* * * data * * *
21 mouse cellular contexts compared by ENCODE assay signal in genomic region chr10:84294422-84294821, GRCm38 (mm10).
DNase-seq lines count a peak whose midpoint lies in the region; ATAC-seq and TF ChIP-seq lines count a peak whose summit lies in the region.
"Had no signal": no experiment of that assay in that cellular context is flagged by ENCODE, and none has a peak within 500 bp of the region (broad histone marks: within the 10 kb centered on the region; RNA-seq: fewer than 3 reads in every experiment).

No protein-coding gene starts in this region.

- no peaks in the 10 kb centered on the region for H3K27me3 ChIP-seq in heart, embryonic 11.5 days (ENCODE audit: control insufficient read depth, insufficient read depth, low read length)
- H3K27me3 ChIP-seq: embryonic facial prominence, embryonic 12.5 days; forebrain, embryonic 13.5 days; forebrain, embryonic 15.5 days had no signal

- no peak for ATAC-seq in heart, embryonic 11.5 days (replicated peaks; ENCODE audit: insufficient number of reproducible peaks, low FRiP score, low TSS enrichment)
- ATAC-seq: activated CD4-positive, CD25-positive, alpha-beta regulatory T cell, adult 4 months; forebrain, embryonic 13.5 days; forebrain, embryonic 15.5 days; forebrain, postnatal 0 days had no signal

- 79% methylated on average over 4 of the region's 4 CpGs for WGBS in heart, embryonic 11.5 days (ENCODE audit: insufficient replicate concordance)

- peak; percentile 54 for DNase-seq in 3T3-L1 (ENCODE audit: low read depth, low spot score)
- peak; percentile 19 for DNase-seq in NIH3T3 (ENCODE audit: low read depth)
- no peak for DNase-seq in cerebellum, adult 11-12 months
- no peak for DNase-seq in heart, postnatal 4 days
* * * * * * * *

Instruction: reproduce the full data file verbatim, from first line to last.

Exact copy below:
21 mouse cellular contexts compared by ENCODE assay signal in genomic region chr10:84294422-84294821, GRCm38 (mm10).
DNase-seq lines count a peak whose midpoint lies in the region; ATAC-seq and TF ChIP-seq lines count a peak whose summit lies in the region.
"Had no signal": no experiment of that assay in that cellular context is flagged by ENCODE, and none has a peak within 500 bp of the region (broad histone marks: within the 10 kb centered on the region; RNA-seq: fewer than 3 reads in every experiment).

No protein-coding gene starts in this region.

- no peaks in the 10 kb centered on the region for H3K27me3 ChIP-seq in heart, embryonic 11.5 days (ENCODE audit: control insufficient read depth, insufficient read depth, low read length)
- H3K27me3 ChIP-seq: embryonic facial prominence, embryonic 12.5 days; forebrain, embryonic 13.5 days; forebrain, embryonic 15.5 days had no signal

- no peak for ATAC-seq in heart, embryonic 11.5 days (replicated peaks; ENCODE audit: insufficient number of reproducible peaks, low FRiP score, low TSS enrichment)
- ATAC-seq: activated CD4-positive, CD25-positive, alpha-beta regulatory T cell, adult 4 months; forebrain, embryonic 13.5 days; forebrain, embryonic 15.5 days; forebrain, postnatal 0 days had no signal

- 79% methylated on average over 4 of the region's 4 CpGs for WGBS in heart, embryonic 11.5 days (ENCODE audit: insufficient replicate concordance)

- peak; percentile 54 for DNase-seq in 3T3-L1 (ENCODE audit: low read depth, low spot score)
- peak; percentile 19 for DNase-seq in NIH3T3 (ENCODE audit: low read depth)
- no peak for DNase-seq in cerebellum, adult 11-12 months
- no peak for DNase-seq in heart, postnatal 4 days